Hard cheese, but specifically Gouda and Edam cheeses. No soft cheeses or spreads. I've tried a range of hard cheese, eg. Cheddar, etc., but all produce reactions or I don't like the taste.

Everything else in this catagory, especially yogurt and any dairy product with pre-biotics or pro-biotics, are off-limits.

Bread, Grains, cereals, etc.:

It's simple, corn chips, but occasional recipes with cornmeal. I also restrict the corn chips to brands which use canola, peanut or coconut oil, and are local brands. All the other brands which use oleic-free oil to lower fat taste like crackers (someone said carboard).

No wheat or similar grain and others when in small amounts in products, but wheat, barley, rye or similar grains, or oats are absolute no's.


Carrots and celery and occasionally peas.

Everything else, especially green or leafy, is off-limits. No starches, meaning potatoes, roots or similar plants.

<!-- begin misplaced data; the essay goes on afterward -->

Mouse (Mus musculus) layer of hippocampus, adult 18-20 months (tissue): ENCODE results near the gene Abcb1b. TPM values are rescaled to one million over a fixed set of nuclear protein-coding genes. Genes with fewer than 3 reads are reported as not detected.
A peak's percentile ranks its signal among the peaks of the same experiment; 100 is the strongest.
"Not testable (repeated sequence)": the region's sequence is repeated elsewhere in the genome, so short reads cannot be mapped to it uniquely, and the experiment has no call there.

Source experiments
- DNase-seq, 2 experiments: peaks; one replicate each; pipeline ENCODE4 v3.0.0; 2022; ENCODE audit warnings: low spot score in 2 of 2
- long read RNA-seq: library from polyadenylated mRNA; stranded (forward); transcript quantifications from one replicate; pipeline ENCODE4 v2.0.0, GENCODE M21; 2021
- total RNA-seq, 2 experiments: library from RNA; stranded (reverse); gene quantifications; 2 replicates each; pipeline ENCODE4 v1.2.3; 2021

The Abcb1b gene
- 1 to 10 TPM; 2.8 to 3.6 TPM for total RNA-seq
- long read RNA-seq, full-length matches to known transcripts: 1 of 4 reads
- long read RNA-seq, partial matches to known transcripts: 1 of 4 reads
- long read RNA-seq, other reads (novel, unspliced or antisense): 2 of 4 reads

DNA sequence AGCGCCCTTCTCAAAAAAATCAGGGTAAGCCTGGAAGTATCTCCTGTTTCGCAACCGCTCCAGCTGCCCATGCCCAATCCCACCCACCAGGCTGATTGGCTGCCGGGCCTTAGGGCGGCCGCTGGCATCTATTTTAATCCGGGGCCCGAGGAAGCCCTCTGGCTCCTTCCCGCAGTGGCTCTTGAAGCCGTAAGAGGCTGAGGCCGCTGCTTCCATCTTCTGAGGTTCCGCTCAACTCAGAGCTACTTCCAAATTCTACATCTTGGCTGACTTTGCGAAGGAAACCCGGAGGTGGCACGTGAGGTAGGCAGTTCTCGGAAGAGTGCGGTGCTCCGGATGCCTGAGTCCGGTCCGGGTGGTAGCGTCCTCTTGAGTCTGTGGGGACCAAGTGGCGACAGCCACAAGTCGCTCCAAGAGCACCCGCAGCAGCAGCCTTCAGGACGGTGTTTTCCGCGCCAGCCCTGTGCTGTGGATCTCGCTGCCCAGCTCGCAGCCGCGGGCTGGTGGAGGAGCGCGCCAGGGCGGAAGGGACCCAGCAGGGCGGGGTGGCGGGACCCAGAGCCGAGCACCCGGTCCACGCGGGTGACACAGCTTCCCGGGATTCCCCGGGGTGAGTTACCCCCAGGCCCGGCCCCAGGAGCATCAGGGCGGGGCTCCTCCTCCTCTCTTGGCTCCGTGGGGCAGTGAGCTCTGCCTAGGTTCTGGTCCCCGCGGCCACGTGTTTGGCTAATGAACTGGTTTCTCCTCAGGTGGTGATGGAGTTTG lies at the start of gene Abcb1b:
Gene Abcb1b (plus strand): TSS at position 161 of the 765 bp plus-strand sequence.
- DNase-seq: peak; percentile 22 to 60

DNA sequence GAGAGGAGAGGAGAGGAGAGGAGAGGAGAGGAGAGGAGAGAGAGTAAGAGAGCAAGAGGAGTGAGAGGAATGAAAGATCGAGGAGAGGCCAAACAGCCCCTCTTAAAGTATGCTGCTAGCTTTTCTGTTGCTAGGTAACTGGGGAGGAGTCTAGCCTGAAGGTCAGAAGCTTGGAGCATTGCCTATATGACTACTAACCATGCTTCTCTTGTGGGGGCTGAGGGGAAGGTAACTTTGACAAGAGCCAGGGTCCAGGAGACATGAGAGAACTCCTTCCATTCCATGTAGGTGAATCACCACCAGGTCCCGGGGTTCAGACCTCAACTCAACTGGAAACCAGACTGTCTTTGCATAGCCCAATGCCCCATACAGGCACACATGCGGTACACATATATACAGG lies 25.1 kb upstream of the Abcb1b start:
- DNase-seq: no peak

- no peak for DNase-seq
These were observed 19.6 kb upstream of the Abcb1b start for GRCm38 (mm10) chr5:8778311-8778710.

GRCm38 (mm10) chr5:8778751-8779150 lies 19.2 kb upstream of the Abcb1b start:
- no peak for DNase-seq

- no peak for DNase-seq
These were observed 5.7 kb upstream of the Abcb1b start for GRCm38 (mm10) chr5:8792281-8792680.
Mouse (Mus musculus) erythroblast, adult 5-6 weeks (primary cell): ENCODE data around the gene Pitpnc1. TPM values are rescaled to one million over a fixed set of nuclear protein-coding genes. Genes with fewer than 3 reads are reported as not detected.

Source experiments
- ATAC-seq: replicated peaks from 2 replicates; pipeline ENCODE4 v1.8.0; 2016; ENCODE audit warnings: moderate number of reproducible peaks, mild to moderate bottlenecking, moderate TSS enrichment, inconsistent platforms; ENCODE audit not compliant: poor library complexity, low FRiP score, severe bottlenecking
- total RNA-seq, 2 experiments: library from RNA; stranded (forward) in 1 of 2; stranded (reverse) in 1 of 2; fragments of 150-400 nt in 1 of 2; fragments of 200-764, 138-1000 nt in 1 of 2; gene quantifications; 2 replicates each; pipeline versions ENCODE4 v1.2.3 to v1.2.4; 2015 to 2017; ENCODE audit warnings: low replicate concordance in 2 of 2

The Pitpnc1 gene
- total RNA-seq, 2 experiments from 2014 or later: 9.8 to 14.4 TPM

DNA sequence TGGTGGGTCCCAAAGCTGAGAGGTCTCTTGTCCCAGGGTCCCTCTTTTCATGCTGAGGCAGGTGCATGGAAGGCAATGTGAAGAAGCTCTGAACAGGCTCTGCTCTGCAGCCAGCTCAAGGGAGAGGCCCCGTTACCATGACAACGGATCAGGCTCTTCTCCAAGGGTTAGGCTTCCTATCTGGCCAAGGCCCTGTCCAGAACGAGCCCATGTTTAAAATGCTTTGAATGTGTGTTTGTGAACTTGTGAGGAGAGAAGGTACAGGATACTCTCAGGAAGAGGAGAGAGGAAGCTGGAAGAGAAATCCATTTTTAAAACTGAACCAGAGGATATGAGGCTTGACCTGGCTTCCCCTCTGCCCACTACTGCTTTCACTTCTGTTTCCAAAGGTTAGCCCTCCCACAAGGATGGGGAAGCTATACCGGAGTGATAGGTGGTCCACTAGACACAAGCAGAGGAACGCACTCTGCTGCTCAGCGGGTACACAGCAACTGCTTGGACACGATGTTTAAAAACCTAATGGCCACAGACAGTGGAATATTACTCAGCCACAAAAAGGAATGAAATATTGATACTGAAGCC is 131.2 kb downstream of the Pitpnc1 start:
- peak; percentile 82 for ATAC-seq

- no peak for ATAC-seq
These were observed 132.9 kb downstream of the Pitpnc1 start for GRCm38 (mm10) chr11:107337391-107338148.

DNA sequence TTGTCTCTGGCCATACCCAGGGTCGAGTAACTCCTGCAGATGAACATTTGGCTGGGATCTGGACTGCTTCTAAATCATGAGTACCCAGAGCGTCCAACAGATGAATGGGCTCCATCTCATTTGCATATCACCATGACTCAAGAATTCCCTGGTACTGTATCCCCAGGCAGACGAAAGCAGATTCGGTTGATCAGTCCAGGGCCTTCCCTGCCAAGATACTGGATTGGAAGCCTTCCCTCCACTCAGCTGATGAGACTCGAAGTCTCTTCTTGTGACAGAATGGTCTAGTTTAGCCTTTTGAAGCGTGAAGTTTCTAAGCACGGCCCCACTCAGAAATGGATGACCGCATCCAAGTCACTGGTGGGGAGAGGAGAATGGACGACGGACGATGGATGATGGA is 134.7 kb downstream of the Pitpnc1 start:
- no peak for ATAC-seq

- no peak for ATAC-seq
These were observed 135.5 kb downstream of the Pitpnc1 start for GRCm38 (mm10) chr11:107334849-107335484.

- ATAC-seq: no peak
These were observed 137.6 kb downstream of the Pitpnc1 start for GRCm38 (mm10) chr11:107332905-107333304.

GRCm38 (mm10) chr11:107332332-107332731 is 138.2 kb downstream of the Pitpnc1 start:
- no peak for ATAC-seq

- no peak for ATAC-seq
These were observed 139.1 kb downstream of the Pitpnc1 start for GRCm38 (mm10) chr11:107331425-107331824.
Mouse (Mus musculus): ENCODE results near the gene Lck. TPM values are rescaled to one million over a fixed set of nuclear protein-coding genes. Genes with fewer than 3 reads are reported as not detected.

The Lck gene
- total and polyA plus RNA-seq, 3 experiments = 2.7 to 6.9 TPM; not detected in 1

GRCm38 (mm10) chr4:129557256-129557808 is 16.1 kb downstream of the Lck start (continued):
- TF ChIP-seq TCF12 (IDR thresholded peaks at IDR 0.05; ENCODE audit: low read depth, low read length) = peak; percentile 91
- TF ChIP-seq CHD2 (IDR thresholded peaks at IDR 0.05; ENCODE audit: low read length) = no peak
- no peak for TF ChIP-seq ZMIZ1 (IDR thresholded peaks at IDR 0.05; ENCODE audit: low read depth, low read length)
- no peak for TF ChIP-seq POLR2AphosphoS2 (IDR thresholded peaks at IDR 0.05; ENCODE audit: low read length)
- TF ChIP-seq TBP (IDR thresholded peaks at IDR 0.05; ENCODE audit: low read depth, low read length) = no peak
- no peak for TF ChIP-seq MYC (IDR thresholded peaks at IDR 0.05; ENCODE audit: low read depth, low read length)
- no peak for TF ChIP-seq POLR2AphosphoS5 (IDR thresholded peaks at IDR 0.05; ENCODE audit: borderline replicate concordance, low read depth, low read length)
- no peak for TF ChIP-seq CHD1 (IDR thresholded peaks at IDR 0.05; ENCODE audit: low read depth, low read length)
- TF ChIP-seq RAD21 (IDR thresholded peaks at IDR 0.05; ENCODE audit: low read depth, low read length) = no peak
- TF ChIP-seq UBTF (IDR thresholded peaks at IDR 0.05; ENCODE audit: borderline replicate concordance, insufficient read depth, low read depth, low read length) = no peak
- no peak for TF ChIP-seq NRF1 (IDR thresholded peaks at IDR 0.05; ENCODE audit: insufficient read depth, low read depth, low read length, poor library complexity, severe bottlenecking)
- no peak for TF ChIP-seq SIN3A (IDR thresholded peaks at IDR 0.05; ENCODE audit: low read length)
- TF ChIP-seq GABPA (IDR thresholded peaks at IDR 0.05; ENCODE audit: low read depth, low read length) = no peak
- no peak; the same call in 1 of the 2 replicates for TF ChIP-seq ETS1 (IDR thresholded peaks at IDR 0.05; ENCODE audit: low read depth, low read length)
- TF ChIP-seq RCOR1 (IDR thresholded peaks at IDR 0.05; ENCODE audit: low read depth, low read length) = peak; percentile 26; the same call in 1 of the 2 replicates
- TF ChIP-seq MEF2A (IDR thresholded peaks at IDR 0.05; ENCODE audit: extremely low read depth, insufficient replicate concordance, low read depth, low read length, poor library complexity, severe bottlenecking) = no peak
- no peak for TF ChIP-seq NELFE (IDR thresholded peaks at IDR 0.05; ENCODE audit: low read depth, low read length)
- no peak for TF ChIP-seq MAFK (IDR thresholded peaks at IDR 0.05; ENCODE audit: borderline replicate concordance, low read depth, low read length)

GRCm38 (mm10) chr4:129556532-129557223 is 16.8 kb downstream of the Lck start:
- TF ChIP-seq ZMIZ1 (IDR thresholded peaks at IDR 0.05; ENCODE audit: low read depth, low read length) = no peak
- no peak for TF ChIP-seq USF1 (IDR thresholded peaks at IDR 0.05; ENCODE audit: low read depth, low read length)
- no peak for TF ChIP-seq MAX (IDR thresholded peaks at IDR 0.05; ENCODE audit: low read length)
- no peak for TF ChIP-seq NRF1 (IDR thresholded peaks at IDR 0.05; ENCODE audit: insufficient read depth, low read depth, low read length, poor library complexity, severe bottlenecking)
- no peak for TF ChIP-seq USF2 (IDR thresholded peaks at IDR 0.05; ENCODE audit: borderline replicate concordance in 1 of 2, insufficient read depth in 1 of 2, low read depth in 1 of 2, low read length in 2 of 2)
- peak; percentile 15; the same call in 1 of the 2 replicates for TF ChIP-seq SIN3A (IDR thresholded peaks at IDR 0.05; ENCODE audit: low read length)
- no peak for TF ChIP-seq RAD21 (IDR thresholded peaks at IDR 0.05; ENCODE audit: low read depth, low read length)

Coconut and occasionally banans, some berries, and very occasioally oranges. Everything else is off-limits.


Just one, salt, but sometimes orange peel and occasionally a dash of pepper.


All the peanut butter I want, and other nut butters except I don't like those.

All nuts only occasionally but peanuts more often.


No foods which are or have seeds.


I live on protein drinks, coffee and water.

No tea (don't like it), sports drink, fruit juices, etc., especially any with additives with end in "ol" for sugar substitutes.


This means I buy very few ready made or off the shelf products. I read the ingredients and have eliminated almost all because of ingredients common to mass produced products, such as wheat, starches, spices, chemicals, preservatives, flavorings, coloring, etc.

What I do buy are cookies, mostly coconut and/or peanut butter cookies, and a few brands of crackers.

So that's it and written on a postit note:

Lactose, fat-free milk; Gouda/Edam cheese.
Sandwich Ham (caveats); locally raised Turkey.
Seafood and some fish.
Corn Chips (oil specific); cornmeal.
Carrots, celery, peas.
Coconut, bananas, berries and oranges.
Peanut Butter and nuts.
No spices, just salt.
Protein drinks and coffee.
Coconut/Peanut Butter cookies.

With that I generally don't mind the diet. I like the foods and have been creative at times to make combinations, such as Turkey breast salad (chopped breast, sweatened coconut, chopped juilenne carrots, celery, salt and mayonaise), and the like.